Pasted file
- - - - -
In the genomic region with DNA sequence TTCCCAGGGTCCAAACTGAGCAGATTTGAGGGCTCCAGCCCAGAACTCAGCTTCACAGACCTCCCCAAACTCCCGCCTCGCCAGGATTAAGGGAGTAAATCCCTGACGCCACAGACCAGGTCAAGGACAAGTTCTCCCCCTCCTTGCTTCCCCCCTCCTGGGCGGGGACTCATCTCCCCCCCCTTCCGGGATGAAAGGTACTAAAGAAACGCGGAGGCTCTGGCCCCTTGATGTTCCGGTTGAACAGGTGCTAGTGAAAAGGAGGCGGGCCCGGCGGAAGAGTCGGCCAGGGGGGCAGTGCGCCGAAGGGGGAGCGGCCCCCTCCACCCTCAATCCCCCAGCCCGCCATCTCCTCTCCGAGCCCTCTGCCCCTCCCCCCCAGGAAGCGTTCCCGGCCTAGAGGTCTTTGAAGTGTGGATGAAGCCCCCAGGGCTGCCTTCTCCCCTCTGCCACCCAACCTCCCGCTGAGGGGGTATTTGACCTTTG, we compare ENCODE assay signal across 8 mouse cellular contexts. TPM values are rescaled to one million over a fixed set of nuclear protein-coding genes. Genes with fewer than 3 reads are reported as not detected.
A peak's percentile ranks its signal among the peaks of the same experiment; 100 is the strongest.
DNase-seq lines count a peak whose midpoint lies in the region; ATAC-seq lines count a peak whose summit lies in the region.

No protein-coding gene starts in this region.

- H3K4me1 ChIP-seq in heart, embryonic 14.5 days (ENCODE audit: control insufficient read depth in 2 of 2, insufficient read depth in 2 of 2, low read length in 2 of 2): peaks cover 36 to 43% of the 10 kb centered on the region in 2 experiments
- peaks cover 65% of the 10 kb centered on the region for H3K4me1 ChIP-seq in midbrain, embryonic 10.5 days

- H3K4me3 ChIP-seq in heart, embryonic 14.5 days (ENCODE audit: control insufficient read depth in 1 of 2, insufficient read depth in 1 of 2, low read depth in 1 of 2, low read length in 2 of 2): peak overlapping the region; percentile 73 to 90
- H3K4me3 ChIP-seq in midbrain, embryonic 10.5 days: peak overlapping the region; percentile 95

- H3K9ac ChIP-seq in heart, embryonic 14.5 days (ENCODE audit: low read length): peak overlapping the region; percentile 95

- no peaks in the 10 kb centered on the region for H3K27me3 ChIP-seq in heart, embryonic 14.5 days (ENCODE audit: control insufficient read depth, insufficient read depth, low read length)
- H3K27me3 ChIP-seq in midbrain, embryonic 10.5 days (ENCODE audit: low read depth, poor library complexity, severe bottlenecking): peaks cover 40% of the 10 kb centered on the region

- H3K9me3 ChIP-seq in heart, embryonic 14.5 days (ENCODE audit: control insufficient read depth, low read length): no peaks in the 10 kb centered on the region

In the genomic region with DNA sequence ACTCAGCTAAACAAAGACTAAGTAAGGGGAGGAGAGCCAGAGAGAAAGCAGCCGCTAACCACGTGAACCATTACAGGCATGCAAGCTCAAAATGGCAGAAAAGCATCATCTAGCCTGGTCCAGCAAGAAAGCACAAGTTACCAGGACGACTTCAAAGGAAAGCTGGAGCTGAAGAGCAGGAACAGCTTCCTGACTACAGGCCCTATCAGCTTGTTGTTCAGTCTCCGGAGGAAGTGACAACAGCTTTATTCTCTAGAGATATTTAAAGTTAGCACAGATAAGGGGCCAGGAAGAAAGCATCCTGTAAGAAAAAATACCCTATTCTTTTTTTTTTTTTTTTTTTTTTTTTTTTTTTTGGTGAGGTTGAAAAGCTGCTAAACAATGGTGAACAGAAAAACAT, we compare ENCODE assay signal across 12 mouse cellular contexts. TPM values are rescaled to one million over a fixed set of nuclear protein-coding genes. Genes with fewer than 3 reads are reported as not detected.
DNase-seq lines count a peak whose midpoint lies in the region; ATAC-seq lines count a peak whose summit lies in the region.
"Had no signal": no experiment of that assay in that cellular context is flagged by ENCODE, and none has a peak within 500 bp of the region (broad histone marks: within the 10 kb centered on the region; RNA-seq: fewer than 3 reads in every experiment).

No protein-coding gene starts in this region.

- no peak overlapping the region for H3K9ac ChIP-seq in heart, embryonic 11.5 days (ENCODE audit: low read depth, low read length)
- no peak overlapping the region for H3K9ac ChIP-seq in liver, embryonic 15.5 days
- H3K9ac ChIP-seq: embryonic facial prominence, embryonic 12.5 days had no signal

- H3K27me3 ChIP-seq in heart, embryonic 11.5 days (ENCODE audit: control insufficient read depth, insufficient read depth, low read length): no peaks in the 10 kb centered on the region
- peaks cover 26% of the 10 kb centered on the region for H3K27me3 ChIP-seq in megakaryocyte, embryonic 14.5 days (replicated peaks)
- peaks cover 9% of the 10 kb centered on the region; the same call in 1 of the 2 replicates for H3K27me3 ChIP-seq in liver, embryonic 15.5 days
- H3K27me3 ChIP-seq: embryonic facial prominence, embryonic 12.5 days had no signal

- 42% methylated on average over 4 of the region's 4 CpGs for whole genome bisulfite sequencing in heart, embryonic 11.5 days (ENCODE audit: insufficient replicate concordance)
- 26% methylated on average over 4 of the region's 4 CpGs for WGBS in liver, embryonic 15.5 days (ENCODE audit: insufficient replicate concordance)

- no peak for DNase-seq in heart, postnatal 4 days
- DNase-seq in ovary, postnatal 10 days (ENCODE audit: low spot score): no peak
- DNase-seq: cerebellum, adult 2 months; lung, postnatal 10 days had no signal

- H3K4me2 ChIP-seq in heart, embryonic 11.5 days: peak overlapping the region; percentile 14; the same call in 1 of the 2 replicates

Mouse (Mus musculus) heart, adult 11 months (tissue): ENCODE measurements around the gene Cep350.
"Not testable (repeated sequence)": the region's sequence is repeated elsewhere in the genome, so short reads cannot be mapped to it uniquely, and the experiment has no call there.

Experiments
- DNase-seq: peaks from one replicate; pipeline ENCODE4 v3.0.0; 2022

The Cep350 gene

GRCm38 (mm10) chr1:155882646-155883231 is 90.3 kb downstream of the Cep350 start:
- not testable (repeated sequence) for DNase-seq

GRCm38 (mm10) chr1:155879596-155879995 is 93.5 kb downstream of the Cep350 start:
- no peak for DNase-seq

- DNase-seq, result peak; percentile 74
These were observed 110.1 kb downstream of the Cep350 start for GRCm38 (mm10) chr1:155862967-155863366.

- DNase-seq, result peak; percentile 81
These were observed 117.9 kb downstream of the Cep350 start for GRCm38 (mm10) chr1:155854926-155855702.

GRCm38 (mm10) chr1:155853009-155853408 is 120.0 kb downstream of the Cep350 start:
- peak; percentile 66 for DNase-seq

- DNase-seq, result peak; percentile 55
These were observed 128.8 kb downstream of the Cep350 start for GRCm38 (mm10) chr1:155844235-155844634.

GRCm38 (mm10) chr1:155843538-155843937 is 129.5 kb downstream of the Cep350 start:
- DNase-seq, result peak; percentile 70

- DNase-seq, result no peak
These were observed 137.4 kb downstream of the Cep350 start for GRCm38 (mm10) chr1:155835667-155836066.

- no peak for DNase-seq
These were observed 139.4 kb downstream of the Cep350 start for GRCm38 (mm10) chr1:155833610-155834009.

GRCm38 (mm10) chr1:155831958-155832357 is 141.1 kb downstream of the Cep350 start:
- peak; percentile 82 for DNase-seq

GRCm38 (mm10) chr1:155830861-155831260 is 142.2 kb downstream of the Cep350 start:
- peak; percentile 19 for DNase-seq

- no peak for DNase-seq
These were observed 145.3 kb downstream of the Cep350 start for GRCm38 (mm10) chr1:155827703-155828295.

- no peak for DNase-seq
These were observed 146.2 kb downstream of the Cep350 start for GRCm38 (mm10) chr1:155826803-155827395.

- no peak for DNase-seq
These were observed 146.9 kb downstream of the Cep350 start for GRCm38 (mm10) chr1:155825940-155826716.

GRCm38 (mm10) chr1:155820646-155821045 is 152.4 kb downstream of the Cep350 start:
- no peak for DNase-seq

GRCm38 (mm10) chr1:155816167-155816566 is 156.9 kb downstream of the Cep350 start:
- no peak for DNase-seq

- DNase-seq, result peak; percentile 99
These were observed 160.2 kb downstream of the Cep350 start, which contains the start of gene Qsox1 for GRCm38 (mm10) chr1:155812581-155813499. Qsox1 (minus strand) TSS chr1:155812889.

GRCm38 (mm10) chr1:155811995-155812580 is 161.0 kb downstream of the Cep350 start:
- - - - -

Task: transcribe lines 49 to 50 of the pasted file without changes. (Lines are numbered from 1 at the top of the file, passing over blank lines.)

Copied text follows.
- DNase-seq, result no peak
These were observed 137.4 kb downstream of the Cep350 start for GRCm38 (mm10) chr1:155835667-155836066.